During National Volunteer Week, April 12-18, the American Red Cross celebrates everyday heroes who offer their time and talent to help those in their community. Without the generosity of countless volunteers, from blood donors to blood drive coordinators, the Red Cross would be unable to fulfill its lifesaving mission and help patients in need.
There are many ways to give back through Red Cross Blood Services. Here are two extraordinary individuals making a difference in helping save lives.
KAYLA, RED CROSS VOLUNTEER Kayla Evans is no average teenager. A senior at Douglas County High School, in Douglasville, Georgia, Kayla is part of the AmeriCorps program and provides her service at the Red Cross Douglasville facility. Kayla also supports campus blood drives through her school’s Health Occupations Students of America (HOSA) club by serving as a donor ambassador, making blood drive announcements and volunteering at the drives.
“I like that everyone here is so passionate about the mission and service,” said Kayla. “Everyone I’ve worked with makes service so fun. I also love the fact that the Red Cross helps to save so many lives.”
Kayla knows just how meaningful the gift of life can be. She has two uncles and a cousin who live with hemophilia. “They are alive because of blood donors and the American Red Cross,” said Kayla. “I am so proud to be a volunteer here.”
KERI, RED CROSS BLOOD DRIVE COORDINATOR Keri Palmer, of Omaha, Nebraska, felt helpless when both her mother-in-law and stepmother were battling lung cancer several years ago. Since both family members received blood products as part of their treatments, Keri wanted to coordinate a blood drive in their honor. Her employer, AOI, agreed to be the host site. Five years later, Keri and her company continue hosting blood drives and helping save lives.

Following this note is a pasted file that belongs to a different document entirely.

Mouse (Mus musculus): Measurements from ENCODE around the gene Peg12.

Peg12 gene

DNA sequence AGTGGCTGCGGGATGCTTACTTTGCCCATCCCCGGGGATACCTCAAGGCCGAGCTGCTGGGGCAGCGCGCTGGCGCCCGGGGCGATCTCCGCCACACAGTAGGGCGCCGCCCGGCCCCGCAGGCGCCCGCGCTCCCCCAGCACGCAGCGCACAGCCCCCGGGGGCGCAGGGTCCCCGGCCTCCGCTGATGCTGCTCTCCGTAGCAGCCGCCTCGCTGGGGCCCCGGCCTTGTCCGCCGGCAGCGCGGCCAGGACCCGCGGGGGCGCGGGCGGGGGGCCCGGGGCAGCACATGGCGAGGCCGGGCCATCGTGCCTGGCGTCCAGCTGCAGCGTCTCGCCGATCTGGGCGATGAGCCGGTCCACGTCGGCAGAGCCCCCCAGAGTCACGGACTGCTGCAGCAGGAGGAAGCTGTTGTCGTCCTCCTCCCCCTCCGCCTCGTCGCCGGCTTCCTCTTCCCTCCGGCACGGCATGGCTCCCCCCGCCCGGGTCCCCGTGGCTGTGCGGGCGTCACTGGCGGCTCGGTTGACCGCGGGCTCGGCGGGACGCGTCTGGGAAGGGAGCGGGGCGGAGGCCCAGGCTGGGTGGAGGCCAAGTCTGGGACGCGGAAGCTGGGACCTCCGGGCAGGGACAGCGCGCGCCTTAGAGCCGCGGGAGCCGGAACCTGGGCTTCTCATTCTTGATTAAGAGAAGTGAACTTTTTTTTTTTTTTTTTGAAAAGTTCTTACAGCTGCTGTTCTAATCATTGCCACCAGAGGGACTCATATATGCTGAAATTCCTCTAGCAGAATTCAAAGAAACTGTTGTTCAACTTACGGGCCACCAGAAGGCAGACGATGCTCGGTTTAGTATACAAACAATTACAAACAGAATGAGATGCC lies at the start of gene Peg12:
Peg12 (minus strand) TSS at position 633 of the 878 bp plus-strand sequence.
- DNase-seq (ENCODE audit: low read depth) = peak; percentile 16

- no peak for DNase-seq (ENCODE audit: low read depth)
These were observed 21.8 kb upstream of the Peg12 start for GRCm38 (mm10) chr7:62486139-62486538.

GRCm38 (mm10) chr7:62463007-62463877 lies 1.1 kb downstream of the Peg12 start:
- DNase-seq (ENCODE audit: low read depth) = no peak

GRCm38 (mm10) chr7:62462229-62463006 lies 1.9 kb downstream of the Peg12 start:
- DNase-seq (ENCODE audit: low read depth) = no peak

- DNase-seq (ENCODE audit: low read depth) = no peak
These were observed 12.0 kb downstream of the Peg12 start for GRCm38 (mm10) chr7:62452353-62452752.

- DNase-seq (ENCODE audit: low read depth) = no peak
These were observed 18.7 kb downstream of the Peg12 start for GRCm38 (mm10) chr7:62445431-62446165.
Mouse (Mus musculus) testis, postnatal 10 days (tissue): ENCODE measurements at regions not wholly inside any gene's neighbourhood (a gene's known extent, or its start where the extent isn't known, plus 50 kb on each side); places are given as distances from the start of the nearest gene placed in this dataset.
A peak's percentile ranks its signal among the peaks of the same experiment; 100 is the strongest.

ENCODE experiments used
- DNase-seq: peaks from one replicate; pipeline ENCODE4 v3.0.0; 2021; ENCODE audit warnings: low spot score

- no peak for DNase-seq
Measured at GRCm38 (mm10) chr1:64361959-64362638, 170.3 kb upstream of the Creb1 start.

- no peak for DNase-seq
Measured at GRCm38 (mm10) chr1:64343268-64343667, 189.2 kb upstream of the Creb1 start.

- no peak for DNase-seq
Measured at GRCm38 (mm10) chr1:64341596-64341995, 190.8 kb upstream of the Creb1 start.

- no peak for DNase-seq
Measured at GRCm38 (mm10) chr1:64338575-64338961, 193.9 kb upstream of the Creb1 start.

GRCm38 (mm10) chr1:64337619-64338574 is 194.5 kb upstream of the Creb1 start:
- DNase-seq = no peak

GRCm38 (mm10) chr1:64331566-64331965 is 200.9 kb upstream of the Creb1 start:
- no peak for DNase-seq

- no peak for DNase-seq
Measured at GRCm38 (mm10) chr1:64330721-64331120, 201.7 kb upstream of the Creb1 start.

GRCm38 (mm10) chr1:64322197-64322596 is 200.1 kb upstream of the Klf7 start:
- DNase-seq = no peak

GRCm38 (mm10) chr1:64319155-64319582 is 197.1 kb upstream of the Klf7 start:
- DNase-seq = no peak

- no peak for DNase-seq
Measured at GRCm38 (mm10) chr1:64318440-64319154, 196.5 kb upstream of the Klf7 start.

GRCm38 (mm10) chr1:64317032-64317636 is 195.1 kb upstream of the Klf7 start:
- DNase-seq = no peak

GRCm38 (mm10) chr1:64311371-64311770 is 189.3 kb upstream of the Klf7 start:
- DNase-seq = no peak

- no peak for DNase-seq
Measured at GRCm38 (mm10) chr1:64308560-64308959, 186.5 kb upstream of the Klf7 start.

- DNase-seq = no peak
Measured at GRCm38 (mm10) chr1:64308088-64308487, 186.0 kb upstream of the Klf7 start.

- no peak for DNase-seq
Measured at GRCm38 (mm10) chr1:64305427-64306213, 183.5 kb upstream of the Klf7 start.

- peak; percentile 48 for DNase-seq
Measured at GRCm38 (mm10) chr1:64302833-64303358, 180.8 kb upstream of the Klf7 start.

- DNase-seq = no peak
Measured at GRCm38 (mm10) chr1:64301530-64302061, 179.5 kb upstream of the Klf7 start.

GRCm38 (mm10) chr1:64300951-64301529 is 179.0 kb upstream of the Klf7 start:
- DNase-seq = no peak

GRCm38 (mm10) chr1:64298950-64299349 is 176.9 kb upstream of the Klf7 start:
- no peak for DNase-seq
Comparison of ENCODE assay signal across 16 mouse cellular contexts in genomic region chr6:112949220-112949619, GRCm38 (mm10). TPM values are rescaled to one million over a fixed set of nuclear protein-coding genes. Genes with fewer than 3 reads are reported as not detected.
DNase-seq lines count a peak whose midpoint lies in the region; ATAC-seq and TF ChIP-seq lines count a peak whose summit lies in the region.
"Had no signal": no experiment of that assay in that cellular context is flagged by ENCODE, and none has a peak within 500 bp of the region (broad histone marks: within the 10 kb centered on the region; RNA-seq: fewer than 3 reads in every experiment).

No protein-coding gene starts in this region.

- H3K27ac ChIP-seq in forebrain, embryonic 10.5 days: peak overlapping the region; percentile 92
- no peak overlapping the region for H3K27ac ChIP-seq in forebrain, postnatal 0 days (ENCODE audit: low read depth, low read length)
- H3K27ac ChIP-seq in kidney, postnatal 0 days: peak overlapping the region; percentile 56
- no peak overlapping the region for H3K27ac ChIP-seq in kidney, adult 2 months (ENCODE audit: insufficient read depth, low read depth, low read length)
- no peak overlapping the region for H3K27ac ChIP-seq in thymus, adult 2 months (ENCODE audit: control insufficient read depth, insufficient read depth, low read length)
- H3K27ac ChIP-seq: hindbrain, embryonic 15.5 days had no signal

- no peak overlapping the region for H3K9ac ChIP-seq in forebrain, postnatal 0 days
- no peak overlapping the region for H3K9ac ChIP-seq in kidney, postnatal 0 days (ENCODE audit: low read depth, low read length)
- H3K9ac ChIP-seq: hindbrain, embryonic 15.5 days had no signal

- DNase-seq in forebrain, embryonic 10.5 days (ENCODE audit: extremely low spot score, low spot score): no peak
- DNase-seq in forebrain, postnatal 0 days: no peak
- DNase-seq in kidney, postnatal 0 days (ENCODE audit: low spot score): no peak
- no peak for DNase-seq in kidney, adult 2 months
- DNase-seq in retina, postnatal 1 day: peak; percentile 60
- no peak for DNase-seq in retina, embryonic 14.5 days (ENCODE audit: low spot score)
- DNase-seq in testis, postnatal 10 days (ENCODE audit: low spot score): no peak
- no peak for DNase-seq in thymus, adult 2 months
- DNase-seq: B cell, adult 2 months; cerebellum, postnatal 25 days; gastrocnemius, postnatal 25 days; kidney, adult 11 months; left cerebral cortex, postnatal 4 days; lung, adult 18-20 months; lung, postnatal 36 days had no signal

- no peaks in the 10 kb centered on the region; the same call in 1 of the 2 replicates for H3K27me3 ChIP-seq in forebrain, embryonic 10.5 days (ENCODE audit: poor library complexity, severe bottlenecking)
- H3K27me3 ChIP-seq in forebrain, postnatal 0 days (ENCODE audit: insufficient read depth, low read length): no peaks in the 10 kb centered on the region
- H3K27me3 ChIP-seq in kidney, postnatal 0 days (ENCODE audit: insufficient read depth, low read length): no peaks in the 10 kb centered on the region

“It has made me really feel good knowing that what we are doing is helping save lives,” said Keri. “My co-workers know I have a passion to want to help and give back, as I do this in memory of two very special ladies that helped me become the woman I am today.”
HOSTING BLOOD DRIVES
Now is the time to become a blood drive coordinator. During the summer months of June, July and August, on average, about two fewer donors give blood at each Red Cross blood drive. This could add up to more than 100,000 fewer donations across the country during the summer and can directly impact hospitals and patients in need.
Volunteers are critical in helping meet the constant need for blood and by offering convenient opportunities for blood donors to give, the Red Cross can ultimately help save more lives. Call 1-800-RED CROSS (1-800-733-2767) or visit redcrossblood.org.
HOW TO VOLUNTEER
Sign up today to join their ranks as a Red Cross volunteer and be part of the lifesaving work at the Red Cross. There are many ways people can get involved, and the Red Cross is looking for diverse volunteers of all ages and skill levels. Individuals can go to redcross.org to learn more about volunteer opportunities and how to submit a volunteer application.
HOW TO DONATE BLOOD OR PLATELETS Blood can be safely donated every 56 days. Platelets can be given every seven days – up to 24 times a year. Individuals who are 17 years of age (16 with parental consent in most states), weigh at least 110 pounds and are in generally good health may be eligible to donate blood. High school students and other donors 18 years of age and younger also have to meet certain height and weight requirements.
For more information or to schedule an appointment to donate, call 1-800-RED CROSS (1-800-733-2767) or visit redcrossblood.org. Donors can also use the Red Cross Blood Donor App, which is free and available for download now. It can be found in app stores by searching for American Red Cross, visiting redcross.org/apps or redcrossblood.org/bloodapp, or by texting BLOODAPP to 90999 for a direct link to download. Message and data rates for texting may apply.